President Serzh Sarkisian formally approved on Friday a package of draft constitutional amendments that envisage Armenia’s transition to a parliamentary system of government fiercely resisted by some opposition groups.
Sarkisian sent the draft to the National Assembly for approval just hours after receiving it from an ad hoc commission that was formed by him two years ago to work on a far-reaching constitutional reform.
The final version of the proposed changes in the Armenian constitution is virtually identical with the draft amendments that were publicized by the commission last month. Some of them were criticized by the Council of Europe’s Venice Commission.
In particular, legal experts from the Venice Commission objected to one of the proposed amendments meant to ensure that parliamentary elections in Armenia always produce a clear winner controlling the majority of parliament seats. They also criticized several other provisions relating to the appointment and removal of senior judges.
The final constitutional package made public on Friday shows that Sarkisian’s commission has essentially rejected these objections. A member of the commission, former Justice Minister Gevorg Danielian, told RFE/RL’s Armenian service (Azatutyun.am) earlier in the day that Council of Europe experts will visit Yerevan early next week for further talks on the issue with Armenian officials and civil society members.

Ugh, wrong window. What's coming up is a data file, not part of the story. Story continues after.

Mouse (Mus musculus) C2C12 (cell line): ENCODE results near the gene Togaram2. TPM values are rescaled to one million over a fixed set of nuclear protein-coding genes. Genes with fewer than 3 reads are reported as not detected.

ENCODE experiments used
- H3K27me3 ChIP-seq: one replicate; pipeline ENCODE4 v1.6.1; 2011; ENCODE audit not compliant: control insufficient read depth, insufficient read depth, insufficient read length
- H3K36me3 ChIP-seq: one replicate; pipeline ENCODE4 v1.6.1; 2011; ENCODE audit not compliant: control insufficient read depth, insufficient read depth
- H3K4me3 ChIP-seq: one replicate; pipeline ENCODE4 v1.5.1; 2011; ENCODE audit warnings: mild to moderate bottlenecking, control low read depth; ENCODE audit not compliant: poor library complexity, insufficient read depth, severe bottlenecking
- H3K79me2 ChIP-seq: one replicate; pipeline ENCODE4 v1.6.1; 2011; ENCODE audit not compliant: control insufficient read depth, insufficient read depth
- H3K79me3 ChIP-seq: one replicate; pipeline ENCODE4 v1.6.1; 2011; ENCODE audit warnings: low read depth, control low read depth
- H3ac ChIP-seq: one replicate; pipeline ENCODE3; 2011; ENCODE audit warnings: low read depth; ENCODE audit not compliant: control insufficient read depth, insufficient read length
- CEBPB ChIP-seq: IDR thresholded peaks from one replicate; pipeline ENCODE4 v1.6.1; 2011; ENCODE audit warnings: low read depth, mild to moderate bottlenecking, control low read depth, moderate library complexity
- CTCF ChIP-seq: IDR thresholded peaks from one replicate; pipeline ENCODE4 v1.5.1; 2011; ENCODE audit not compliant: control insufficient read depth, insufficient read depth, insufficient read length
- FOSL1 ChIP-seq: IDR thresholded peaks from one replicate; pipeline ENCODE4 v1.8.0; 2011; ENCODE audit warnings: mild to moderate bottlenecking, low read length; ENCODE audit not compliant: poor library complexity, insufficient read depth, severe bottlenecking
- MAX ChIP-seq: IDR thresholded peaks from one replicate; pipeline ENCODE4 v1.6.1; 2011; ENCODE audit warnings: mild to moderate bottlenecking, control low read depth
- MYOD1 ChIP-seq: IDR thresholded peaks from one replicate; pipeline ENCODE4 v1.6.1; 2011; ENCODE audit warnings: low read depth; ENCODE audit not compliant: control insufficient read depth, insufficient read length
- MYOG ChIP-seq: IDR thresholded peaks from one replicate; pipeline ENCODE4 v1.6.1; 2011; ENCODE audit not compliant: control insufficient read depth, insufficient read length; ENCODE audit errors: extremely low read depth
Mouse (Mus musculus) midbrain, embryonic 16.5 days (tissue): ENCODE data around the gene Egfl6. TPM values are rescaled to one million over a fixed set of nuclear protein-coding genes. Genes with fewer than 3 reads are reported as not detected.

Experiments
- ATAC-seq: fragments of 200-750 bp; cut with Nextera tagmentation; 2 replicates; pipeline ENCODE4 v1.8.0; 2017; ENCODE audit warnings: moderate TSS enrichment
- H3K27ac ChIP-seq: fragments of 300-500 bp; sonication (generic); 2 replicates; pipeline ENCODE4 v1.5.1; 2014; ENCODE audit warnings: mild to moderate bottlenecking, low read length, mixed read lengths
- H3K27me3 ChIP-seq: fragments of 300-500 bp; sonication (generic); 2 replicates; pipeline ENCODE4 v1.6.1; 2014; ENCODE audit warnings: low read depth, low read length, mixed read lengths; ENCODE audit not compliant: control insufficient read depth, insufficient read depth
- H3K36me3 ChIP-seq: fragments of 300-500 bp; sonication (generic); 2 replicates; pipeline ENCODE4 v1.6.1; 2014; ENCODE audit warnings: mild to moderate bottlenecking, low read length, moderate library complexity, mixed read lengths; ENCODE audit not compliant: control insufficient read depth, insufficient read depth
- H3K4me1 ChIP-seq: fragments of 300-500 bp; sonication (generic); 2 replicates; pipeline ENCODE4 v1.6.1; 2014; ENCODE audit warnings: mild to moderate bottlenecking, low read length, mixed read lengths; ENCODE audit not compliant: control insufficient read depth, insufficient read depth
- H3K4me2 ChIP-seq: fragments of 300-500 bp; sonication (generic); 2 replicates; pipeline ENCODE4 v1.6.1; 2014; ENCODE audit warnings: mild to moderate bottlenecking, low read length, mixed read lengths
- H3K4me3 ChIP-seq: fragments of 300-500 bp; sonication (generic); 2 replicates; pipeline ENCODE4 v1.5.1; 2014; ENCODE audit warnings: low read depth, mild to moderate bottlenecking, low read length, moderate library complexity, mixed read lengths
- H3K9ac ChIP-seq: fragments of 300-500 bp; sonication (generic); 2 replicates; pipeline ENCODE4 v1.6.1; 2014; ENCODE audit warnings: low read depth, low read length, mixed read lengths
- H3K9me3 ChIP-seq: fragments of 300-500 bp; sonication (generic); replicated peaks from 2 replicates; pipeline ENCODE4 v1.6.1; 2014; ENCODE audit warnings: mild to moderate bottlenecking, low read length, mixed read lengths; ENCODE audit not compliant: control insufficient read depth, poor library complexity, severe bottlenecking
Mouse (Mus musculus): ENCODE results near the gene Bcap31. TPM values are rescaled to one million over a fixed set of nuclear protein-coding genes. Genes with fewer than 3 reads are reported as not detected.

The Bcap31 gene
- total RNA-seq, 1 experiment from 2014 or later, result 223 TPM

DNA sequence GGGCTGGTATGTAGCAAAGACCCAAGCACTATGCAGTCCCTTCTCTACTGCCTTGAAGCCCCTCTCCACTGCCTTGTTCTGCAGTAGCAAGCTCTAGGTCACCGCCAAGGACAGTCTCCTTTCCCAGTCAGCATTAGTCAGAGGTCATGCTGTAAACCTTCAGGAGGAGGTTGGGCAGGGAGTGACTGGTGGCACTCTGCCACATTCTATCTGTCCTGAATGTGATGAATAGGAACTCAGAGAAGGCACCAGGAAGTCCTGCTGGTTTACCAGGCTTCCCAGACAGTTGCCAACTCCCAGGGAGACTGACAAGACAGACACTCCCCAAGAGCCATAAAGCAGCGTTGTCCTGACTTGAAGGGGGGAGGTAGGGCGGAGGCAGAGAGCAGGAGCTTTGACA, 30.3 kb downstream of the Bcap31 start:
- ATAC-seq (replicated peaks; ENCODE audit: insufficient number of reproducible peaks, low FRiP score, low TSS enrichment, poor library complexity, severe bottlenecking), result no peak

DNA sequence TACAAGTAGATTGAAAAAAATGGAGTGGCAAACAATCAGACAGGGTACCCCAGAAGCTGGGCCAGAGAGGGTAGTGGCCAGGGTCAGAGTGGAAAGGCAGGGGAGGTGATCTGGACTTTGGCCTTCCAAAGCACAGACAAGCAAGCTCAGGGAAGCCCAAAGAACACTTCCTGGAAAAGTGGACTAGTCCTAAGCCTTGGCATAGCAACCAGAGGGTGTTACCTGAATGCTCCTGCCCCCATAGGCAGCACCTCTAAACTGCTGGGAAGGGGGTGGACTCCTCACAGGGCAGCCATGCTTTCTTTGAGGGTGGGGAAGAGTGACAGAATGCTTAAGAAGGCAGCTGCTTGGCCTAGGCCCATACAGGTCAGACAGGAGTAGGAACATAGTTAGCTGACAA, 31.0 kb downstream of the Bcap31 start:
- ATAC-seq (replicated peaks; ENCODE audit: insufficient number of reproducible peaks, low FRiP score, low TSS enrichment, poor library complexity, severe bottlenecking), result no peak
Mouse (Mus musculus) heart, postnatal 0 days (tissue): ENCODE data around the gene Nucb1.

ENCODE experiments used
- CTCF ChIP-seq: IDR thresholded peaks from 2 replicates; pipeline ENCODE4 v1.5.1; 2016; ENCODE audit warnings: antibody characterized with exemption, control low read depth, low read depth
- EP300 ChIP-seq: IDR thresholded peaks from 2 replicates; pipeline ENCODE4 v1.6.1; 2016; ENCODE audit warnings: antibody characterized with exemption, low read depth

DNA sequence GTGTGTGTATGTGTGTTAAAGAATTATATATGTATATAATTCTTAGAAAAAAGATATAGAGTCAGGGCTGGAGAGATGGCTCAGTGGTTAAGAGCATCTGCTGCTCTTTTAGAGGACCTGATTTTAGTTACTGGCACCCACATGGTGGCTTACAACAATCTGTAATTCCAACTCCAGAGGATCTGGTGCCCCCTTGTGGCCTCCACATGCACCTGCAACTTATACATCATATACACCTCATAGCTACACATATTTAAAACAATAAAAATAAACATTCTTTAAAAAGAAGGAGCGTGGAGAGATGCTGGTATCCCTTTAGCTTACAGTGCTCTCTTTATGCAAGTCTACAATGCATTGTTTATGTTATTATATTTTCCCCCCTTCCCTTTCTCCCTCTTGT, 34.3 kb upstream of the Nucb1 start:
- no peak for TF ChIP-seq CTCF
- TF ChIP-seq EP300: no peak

A statement by Sarkisian’s press office said the head of state instructed the presidential body to “continue the dialogue” with the Venice Commission on these sticking points.
The statement also announced that Sarkisian will hold next week final consultations with political parties that support his constitutional reform or at least have not rejected it out of hand. Eduard Sharmazanov, the spokesman for the ruling Republican Party of Armenia (HHK), said late on Thursday that the consultations will start by the end of this month.
The long list of draft amendments will be debated and almost certainly endorsed by the Armenian parliament next month. They will be put on a referendum later this autumn.
At least two major opposition parties, the Armenian National Congress (HAK) and Zharangutyun (Heritage), have pledged to turn the referendum into a popular vote of no confidence in Sarkisian. They insist that the constitutional reform is aimed at enabling Sarkisian to stay in power after he completes his second and final presidential term in 2018. Accordingly, the HAK and Zharangutyun have made clear that they will boycott the president’s upcoming consultations.
Another major opposition party, Prosperous Armenia (BHK), has also been against the country’s transformation into a parliamentary republic. The BHK has softened its opposition to the reform lately, however. One of its senior figures, Mikael Melkumian, on Friday spoke of unspecified “positive” changes made in the constitutional package.
Only one opposition party represented in the parliament, the Armenian Revolutionary Federation (Dashnaktsutyun), supports the changes sought by Sarkisian. Its leaders say that the parliamentary system would decentralize power in Armenia and thereby facilitate the country’s democratization.